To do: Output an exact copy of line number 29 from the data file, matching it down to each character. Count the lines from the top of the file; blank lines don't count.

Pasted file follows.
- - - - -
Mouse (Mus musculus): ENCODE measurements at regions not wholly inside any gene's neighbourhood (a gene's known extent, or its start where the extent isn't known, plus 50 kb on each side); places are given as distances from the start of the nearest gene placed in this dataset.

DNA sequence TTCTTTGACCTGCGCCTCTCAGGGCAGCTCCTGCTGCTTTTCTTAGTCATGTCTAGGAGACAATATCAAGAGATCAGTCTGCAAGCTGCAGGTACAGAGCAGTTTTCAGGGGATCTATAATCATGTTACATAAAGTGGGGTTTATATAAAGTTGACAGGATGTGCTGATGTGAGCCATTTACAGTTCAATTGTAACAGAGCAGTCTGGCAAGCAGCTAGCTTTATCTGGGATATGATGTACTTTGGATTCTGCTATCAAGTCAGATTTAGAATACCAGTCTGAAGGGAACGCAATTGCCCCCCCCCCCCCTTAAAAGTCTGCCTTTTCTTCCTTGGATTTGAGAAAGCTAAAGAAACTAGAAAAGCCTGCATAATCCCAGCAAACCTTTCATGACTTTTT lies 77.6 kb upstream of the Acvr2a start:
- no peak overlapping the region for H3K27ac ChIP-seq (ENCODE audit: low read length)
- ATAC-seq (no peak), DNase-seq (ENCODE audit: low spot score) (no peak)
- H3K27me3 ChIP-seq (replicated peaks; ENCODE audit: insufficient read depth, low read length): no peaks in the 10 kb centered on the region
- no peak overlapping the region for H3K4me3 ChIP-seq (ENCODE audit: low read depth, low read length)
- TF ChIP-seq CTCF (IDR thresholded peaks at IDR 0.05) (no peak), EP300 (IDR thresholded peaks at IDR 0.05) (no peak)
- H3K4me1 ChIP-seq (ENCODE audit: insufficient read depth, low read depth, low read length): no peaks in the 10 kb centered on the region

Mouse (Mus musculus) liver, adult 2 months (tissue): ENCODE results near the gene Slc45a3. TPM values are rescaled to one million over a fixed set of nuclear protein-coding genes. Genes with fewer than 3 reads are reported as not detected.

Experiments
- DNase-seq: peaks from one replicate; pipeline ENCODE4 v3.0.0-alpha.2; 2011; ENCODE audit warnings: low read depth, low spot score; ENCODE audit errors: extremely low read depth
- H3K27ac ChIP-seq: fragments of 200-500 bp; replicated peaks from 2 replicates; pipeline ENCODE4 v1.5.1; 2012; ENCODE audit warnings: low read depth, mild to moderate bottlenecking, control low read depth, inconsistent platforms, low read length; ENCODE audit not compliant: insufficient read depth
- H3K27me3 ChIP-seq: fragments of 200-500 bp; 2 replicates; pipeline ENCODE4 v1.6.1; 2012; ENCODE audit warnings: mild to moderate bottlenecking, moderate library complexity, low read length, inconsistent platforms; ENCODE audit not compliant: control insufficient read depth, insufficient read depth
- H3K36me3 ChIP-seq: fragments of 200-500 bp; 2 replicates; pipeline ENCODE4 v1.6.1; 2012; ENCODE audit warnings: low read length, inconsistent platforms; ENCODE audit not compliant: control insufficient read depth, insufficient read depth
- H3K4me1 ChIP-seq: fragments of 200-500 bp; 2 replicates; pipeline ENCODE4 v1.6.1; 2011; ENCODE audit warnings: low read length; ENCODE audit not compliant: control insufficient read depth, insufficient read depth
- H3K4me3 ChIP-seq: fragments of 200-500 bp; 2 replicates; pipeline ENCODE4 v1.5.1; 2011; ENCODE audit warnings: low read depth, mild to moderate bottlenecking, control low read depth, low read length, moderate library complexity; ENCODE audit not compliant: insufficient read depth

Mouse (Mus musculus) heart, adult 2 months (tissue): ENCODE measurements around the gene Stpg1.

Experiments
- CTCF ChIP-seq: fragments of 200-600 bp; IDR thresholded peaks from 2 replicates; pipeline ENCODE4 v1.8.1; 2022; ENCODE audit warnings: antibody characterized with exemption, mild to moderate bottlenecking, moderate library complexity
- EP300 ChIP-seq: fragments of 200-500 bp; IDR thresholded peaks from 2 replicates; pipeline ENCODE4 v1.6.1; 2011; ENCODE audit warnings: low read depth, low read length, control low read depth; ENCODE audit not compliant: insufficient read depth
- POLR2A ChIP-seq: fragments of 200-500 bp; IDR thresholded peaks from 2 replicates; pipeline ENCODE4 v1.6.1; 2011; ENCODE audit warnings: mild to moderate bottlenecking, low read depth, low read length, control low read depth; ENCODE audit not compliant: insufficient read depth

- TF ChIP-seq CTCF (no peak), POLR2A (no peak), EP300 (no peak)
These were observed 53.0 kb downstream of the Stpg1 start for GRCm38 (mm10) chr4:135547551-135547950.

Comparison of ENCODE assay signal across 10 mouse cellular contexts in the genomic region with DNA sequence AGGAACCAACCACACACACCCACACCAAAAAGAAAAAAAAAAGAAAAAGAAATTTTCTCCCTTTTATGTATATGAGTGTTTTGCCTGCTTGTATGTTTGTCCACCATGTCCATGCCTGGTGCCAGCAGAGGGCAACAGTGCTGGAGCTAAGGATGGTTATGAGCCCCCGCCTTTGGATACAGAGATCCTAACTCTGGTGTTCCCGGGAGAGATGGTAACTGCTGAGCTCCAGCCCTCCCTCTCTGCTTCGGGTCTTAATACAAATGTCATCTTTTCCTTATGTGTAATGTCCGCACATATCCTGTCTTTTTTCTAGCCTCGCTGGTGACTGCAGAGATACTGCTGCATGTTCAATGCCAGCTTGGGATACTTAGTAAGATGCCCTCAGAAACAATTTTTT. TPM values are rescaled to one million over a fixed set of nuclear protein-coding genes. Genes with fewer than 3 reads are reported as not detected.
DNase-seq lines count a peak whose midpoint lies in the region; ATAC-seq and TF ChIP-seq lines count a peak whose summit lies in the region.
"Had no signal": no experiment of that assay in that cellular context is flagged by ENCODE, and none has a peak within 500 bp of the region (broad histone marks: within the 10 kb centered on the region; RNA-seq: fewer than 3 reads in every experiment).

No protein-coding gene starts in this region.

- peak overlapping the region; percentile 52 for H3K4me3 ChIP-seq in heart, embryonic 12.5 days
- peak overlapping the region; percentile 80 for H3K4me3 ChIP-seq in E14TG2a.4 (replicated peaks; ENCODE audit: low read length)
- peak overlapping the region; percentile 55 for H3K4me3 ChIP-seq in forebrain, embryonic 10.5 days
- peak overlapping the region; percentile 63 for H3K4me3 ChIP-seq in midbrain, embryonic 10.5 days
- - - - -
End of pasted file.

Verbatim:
- peak overlapping the region; percentile 80 for H3K4me3 ChIP-seq in E14TG2a.4 (replicated peaks; ENCODE audit: low read length)